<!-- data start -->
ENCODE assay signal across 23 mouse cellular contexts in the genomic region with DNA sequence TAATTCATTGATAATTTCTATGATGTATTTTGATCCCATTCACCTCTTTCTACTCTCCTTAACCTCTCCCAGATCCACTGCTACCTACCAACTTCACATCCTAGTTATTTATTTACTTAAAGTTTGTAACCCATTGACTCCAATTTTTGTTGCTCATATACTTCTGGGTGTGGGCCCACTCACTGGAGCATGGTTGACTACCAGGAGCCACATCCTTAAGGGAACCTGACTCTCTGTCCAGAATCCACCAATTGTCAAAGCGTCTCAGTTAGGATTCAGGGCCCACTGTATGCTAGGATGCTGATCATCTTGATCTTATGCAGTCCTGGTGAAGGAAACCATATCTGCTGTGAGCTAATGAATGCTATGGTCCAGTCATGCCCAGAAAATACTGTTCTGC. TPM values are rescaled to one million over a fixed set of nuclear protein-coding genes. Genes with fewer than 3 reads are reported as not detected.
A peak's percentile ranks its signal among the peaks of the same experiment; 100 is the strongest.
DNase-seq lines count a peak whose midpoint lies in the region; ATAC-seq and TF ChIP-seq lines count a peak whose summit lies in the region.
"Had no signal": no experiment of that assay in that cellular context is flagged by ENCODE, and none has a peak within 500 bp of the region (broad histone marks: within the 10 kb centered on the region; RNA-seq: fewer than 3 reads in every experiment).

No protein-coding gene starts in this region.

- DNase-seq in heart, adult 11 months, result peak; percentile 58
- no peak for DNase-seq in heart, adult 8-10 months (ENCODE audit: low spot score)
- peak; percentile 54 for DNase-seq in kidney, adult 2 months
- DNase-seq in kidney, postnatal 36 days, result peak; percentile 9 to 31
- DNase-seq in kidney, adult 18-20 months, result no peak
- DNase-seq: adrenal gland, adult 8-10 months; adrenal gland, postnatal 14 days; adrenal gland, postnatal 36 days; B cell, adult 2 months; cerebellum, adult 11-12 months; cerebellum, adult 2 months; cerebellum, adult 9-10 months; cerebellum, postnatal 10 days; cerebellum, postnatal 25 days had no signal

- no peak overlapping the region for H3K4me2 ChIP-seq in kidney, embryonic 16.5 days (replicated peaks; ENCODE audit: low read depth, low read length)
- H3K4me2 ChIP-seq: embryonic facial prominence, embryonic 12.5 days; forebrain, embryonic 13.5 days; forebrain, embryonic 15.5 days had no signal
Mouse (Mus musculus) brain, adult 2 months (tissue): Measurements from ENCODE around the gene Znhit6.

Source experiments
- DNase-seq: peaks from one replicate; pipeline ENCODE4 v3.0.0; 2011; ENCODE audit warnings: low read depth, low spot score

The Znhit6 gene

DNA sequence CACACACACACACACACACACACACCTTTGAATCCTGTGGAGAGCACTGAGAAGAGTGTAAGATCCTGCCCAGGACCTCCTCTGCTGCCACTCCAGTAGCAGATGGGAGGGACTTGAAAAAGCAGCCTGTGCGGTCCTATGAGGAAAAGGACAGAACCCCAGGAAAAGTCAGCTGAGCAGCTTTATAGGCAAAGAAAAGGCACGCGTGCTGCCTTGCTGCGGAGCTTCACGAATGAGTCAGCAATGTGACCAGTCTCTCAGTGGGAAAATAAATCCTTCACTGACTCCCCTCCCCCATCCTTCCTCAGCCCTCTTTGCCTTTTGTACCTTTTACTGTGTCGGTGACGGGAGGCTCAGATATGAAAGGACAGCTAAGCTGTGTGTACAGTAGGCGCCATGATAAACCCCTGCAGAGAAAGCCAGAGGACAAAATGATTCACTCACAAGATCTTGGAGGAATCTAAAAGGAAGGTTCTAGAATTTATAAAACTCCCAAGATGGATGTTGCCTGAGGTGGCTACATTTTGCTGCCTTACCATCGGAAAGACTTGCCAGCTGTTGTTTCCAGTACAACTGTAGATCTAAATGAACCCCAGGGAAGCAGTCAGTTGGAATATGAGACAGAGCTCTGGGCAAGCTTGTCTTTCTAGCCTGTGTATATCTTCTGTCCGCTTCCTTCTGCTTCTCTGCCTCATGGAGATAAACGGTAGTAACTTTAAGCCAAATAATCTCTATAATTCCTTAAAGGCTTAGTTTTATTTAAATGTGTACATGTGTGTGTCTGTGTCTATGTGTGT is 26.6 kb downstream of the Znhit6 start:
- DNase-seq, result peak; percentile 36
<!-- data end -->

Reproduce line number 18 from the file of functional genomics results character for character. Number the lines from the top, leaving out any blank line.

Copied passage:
DNA sequence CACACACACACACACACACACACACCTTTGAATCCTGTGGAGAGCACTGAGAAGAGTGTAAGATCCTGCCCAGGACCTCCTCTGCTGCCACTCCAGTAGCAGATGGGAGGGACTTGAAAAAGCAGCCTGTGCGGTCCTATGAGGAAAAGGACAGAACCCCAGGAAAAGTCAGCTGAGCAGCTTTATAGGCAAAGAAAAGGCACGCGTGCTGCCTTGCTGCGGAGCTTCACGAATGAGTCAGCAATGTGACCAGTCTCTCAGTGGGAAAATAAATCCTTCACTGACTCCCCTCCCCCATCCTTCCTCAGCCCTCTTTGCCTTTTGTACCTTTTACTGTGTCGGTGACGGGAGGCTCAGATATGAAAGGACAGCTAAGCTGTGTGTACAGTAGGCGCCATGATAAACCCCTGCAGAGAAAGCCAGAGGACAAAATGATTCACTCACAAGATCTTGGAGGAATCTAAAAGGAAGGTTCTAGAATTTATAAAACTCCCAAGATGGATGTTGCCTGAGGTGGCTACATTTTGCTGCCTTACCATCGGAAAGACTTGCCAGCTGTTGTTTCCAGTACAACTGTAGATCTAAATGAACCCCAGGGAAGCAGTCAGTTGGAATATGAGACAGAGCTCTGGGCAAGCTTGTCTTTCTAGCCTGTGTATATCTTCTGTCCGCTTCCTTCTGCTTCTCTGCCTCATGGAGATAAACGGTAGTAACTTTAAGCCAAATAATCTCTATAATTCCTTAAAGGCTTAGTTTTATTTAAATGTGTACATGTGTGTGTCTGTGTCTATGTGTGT is 26.6 kb downstream of the Znhit6 start: